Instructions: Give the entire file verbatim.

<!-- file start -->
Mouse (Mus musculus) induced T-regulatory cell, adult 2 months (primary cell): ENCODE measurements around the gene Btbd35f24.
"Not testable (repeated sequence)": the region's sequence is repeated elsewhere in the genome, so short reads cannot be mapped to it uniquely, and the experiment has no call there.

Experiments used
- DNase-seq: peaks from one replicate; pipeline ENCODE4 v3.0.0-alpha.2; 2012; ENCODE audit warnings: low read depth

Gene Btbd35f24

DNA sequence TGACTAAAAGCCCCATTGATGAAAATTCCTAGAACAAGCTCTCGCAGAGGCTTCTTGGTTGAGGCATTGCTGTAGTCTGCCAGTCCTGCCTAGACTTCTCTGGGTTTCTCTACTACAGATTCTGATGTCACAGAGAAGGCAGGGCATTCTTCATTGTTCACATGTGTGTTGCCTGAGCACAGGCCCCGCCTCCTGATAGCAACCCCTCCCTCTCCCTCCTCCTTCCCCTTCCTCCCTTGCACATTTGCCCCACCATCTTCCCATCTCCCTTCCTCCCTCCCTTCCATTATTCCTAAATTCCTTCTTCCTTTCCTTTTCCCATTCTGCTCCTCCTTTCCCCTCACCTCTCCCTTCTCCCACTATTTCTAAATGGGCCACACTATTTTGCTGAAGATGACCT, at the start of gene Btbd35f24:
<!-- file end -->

Mouse (Mus musculus) induced T-regulatory cell, adult 2 months (primary cell): ENCODE measurements around the gene Btbd35f24.
"Not testable (repeated sequence)": the region's sequence is repeated elsewhere in the genome, so short reads cannot be mapped to it uniquely, and the experiment has no call there.

Experiments used
- DNase-seq: peaks from one replicate; pipeline ENCODE4 v3.0.0-alpha.2; 2012; ENCODE audit warnings: low read depth

Gene Btbd35f24

DNA sequence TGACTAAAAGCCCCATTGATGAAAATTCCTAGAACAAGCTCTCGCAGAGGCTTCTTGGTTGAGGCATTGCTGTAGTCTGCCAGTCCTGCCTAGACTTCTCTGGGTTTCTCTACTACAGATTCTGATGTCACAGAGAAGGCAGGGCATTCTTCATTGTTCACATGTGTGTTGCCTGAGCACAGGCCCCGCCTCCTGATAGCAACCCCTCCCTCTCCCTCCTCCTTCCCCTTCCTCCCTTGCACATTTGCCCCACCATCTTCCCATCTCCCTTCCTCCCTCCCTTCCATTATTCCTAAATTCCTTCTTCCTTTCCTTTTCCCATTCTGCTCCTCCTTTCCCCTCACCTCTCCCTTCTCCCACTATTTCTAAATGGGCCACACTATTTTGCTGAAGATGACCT, at the start of gene Btbd35f24: